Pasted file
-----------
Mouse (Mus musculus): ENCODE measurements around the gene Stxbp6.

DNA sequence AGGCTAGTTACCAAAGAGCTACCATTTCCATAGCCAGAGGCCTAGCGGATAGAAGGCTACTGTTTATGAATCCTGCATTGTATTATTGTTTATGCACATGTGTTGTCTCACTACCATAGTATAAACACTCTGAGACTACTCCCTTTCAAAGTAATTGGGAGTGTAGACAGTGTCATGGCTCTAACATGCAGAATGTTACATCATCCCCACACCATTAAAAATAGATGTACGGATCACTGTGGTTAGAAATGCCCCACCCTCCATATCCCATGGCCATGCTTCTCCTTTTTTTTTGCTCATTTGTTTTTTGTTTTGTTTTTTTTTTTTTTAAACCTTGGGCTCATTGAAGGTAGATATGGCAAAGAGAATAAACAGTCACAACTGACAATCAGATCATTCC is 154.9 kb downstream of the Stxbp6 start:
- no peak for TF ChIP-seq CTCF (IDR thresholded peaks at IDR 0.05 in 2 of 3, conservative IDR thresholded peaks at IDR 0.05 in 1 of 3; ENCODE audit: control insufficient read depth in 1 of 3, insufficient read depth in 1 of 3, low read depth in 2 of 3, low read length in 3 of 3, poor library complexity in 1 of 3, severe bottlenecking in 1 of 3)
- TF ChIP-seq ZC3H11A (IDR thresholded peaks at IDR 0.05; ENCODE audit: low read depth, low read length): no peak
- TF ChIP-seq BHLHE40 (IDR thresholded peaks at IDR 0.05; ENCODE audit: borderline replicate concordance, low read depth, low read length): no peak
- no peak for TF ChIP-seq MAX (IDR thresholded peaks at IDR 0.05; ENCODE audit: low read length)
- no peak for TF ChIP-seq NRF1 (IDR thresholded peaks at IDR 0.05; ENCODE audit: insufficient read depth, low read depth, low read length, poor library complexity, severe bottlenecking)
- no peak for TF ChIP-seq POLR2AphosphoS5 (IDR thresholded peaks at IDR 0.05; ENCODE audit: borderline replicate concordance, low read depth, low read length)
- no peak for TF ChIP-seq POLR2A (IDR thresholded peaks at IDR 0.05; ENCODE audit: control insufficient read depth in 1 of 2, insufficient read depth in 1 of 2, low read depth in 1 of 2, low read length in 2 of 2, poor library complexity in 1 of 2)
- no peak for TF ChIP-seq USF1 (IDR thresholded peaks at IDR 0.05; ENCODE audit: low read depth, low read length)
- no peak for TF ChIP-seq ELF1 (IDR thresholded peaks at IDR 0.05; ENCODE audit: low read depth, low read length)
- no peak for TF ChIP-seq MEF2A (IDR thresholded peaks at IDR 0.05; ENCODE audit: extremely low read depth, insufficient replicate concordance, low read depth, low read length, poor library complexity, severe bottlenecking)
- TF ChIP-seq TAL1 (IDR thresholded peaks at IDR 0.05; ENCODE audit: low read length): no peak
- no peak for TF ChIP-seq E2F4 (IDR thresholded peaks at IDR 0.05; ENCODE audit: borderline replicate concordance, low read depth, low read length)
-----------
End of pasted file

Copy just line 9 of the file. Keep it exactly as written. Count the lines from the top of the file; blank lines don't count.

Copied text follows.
- no peak for TF ChIP-seq POLR2A (IDR thresholded peaks at IDR 0.05; ENCODE audit: control insufficient read depth in 1 of 2, insufficient read depth in 1 of 2, low read depth in 1 of 2, low read length in 2 of 2, poor library complexity in 1 of 2)